Paying For College & 529 Plans
For most of us, sending our children to college will require a multi-faceted plan involving grants / scholarship, savings and loans. I have heard several colleagues lament that we earn too much for our children to get scholarships but too little to afford tuition. I’m here to say that that’s simply not true — about the scholarships. My oldest was offered scholarship money from a well-respected university and we had not even asked! Money is out there – ask for it! Scholarships come in all verities – from the normal money offered by universities (ask!) to the odd and down right strange. First rule – leave no money on the table – no matter where it comes from!
One thing to keep in mind about scholarship money is that if you use the money to pay tuition, fees required for enrollment, books, or supplies needed for courses, the money comes to you tax-free. If you use the money for room, board, travel or miscellaneous expenses then in most cases you will have to pay tax. So use scholarship money wisely.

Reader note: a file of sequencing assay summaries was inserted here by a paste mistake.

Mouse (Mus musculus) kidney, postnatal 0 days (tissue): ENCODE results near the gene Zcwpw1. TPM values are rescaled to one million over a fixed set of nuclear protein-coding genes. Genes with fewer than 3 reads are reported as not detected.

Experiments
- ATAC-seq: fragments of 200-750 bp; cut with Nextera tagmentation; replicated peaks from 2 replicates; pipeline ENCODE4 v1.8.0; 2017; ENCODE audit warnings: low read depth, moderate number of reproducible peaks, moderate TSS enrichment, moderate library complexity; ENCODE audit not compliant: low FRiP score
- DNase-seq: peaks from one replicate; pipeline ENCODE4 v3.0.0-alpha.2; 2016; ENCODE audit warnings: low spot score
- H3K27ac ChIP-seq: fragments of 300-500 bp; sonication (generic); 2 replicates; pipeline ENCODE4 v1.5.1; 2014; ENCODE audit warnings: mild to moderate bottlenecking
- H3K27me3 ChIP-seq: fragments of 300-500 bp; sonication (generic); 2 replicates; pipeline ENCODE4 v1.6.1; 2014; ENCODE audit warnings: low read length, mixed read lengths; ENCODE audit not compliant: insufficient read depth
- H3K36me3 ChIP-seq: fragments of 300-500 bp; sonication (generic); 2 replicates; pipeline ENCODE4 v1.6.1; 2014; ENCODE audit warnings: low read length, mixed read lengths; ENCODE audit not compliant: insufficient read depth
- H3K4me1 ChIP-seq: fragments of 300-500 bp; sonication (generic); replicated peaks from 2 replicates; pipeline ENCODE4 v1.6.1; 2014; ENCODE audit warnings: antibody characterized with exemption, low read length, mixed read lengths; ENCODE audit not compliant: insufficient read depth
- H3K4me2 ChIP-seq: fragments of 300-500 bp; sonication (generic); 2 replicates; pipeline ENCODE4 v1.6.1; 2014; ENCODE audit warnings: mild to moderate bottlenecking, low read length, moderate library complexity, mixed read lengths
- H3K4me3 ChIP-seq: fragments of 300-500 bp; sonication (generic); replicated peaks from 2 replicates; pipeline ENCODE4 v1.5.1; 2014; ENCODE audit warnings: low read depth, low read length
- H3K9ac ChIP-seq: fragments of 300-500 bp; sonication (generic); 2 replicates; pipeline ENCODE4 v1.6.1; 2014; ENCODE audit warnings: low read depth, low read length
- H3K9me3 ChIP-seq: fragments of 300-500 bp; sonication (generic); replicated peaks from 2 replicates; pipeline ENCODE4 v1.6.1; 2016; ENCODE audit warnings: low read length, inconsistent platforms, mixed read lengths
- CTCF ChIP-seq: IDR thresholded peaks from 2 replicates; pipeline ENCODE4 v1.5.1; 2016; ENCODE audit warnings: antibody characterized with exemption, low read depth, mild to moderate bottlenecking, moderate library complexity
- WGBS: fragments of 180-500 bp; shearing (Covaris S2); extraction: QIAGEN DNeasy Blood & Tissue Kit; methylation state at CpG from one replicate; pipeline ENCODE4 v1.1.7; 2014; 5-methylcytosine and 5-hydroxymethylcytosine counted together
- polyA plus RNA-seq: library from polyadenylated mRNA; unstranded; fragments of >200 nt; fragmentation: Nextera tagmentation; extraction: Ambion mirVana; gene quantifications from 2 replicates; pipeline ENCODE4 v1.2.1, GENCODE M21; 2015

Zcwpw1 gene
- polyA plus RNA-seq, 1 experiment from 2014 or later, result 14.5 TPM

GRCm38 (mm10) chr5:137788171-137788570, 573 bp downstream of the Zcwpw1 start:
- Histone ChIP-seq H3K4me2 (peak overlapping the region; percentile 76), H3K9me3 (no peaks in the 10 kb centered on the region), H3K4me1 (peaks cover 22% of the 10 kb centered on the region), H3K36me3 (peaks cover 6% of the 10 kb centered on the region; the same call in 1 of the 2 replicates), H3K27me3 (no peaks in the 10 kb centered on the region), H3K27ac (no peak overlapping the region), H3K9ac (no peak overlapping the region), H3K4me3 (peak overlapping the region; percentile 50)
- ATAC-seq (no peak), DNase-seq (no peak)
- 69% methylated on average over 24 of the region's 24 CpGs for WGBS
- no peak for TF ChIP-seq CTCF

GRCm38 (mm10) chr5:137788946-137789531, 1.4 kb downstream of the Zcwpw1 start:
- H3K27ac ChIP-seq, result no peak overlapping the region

When saving for children’s education, the 529 plan is the go-to instrument. 529 plans are tax privileged accounts named after section 529 of the IRS code (very original, right?). Although they are funded with after tax money (there is no federal tax deduction) they grow tax free and then, as long as the money is used for qualified educational expenses such as tuition, fees, books, room and board – no tax is paid when the money is withdrawn.
In 30 states and the District of Columbia, some or all of the contribution to a 529 is deductible from state income tax. In fact only 7 states that have state income taxes offer no deduction: California, Delaware, Hawaii, Kentucky, Maine, New Jersey, and North Carolina. Some states don’t care which 529 plan you invest in (e.g.: Arizona, Arkansas, Kansas, Minnesota, Missouri, Montana and Pennsylvania) while others require that you invest in their state plan to get the deduction. More information can be found here, be sure to check with you tax professional.